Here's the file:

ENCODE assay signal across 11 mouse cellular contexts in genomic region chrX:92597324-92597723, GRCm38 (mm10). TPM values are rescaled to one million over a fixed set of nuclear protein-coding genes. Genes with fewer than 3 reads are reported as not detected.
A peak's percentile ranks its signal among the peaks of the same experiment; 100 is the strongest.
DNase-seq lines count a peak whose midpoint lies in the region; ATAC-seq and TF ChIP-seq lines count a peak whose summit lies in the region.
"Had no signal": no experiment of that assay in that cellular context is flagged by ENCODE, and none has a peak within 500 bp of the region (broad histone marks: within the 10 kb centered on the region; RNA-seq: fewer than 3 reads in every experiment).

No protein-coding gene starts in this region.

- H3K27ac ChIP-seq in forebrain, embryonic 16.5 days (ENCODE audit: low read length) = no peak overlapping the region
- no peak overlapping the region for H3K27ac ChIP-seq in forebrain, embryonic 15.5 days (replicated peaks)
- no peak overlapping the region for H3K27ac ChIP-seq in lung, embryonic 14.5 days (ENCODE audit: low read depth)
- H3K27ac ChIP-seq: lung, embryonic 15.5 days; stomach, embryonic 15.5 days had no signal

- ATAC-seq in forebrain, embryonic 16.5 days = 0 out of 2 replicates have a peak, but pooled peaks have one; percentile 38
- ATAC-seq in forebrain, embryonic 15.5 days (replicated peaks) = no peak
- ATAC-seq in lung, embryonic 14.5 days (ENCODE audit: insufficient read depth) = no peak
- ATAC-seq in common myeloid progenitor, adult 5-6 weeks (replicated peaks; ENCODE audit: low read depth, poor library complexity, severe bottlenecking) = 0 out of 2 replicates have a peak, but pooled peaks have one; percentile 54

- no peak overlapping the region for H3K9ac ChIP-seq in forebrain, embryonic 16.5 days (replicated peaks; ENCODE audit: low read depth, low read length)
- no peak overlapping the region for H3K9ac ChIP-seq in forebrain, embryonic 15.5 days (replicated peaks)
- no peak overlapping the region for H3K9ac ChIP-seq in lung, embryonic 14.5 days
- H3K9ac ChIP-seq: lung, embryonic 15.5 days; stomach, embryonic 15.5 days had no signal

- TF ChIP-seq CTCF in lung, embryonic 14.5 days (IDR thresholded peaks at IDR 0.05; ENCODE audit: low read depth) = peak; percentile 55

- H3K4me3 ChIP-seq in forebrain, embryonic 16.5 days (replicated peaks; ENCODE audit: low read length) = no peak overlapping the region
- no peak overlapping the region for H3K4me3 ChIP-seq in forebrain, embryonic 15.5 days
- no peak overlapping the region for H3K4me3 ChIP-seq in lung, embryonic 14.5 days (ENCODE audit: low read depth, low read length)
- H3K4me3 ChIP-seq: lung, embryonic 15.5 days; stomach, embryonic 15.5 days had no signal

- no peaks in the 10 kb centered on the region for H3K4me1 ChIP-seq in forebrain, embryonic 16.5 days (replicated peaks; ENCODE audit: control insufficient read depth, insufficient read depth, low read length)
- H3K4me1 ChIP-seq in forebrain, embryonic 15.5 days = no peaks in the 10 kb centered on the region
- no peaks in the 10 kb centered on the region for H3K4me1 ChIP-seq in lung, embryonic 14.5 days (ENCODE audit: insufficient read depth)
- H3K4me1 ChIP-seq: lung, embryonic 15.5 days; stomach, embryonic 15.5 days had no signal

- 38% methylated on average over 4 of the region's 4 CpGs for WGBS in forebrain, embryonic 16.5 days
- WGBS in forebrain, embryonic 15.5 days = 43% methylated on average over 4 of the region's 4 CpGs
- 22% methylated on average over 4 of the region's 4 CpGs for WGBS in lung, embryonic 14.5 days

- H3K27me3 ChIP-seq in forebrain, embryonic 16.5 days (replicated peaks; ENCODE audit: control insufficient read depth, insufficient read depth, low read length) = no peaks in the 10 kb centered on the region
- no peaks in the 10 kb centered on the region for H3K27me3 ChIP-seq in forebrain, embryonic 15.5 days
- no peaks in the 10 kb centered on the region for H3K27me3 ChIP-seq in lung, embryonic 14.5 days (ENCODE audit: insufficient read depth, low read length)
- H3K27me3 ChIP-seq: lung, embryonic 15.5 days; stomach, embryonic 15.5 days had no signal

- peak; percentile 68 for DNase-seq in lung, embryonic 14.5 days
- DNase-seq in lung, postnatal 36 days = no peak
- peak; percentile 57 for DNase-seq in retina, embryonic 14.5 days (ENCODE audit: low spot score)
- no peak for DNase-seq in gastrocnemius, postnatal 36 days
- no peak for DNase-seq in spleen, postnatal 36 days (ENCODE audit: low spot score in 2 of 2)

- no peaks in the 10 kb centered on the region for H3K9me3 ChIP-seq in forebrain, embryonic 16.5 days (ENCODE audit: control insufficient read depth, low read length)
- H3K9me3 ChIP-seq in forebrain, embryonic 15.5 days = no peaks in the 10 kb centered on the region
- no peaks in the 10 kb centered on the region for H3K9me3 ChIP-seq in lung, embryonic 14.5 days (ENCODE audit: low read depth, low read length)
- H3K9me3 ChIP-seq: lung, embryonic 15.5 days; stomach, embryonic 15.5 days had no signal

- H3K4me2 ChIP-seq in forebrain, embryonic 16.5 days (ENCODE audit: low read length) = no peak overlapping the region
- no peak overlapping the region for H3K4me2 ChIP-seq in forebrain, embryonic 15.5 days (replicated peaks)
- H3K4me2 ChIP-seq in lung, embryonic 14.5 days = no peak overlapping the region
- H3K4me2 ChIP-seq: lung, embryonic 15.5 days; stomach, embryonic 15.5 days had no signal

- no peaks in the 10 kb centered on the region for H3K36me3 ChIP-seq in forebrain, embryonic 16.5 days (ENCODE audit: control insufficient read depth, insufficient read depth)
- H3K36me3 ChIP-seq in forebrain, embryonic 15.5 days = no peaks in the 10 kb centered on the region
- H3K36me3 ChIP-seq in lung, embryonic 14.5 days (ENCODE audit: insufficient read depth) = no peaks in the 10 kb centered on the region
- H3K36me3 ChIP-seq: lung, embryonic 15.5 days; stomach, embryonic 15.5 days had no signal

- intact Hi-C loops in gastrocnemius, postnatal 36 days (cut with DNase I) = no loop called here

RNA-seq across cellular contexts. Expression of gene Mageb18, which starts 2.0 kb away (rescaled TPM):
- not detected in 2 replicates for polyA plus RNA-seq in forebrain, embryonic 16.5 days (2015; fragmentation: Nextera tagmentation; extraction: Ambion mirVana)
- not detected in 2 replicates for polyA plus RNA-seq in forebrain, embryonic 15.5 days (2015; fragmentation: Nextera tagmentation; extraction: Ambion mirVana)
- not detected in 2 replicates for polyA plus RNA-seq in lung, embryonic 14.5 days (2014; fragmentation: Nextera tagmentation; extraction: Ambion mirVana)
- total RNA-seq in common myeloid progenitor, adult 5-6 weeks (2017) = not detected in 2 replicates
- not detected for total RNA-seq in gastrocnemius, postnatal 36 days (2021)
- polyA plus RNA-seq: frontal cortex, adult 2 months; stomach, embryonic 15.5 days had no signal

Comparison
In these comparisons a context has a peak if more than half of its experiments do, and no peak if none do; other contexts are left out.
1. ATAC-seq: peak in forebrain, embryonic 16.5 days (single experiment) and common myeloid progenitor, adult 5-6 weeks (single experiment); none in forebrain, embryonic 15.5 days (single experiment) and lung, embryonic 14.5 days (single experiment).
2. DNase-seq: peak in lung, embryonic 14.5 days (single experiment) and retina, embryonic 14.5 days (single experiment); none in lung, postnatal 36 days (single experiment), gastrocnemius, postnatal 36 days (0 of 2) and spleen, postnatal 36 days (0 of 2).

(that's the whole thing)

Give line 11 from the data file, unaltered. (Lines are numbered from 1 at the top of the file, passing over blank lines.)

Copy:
- ATAC-seq in forebrain, embryonic 15.5 days (replicated peaks) = no peak